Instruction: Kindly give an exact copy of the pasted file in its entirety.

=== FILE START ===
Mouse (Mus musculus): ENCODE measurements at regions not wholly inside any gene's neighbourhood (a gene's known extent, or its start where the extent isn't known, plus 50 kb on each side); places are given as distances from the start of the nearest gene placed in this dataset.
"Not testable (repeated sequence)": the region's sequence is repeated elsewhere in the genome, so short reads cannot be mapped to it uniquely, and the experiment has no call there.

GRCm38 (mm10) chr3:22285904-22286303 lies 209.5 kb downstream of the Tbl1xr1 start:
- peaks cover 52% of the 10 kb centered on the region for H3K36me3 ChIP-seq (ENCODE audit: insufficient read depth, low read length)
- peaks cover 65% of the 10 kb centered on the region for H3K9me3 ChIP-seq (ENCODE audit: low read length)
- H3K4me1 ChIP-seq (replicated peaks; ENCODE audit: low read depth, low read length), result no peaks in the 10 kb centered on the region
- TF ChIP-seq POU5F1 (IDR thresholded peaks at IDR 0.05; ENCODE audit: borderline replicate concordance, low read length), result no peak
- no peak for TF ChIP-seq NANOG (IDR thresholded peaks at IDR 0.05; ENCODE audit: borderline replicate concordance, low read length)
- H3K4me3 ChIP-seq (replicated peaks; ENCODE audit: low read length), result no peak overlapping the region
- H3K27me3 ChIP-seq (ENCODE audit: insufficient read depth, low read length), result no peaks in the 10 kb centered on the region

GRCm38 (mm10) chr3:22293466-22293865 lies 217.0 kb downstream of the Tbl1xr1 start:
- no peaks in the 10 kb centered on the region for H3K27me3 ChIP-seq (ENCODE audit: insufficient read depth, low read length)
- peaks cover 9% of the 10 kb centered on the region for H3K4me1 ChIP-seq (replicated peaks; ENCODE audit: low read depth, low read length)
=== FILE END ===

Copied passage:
Mouse (Mus musculus): ENCODE measurements at regions not wholly inside any gene's neighbourhood (a gene's known extent, or its start where the extent isn't known, plus 50 kb on each side); places are given as distances from the start of the nearest gene placed in this dataset.
"Not testable (repeated sequence)": the region's sequence is repeated elsewhere in the genome, so short reads cannot be mapped to it uniquely, and the experiment has no call there.

GRCm38 (mm10) chr3:22285904-22286303 lies 209.5 kb downstream of the Tbl1xr1 start:
- peaks cover 52% of the 10 kb centered on the region for H3K36me3 ChIP-seq (ENCODE audit: insufficient read depth, low read length)
- peaks cover 65% of the 10 kb centered on the region for H3K9me3 ChIP-seq (ENCODE audit: low read length)
- H3K4me1 ChIP-seq (replicated peaks; ENCODE audit: low read depth, low read length), result no peaks in the 10 kb centered on the region
- TF ChIP-seq POU5F1 (IDR thresholded peaks at IDR 0.05; ENCODE audit: borderline replicate concordance, low read length), result no peak
- no peak for TF ChIP-seq NANOG (IDR thresholded peaks at IDR 0.05; ENCODE audit: borderline replicate concordance, low read length)
- H3K4me3 ChIP-seq (replicated peaks; ENCODE audit: low read length), result no peak overlapping the region
- H3K27me3 ChIP-seq (ENCODE audit: insufficient read depth, low read length), result no peaks in the 10 kb centered on the region

GRCm38 (mm10) chr3:22293466-22293865 lies 217.0 kb downstream of the Tbl1xr1 start:
- no peaks in the 10 kb centered on the region for H3K27me3 ChIP-seq (ENCODE audit: insufficient read depth, low read length)
- peaks cover 9% of the 10 kb centered on the region for H3K4me1 ChIP-seq (replicated peaks; ENCODE audit: low read depth, low read length)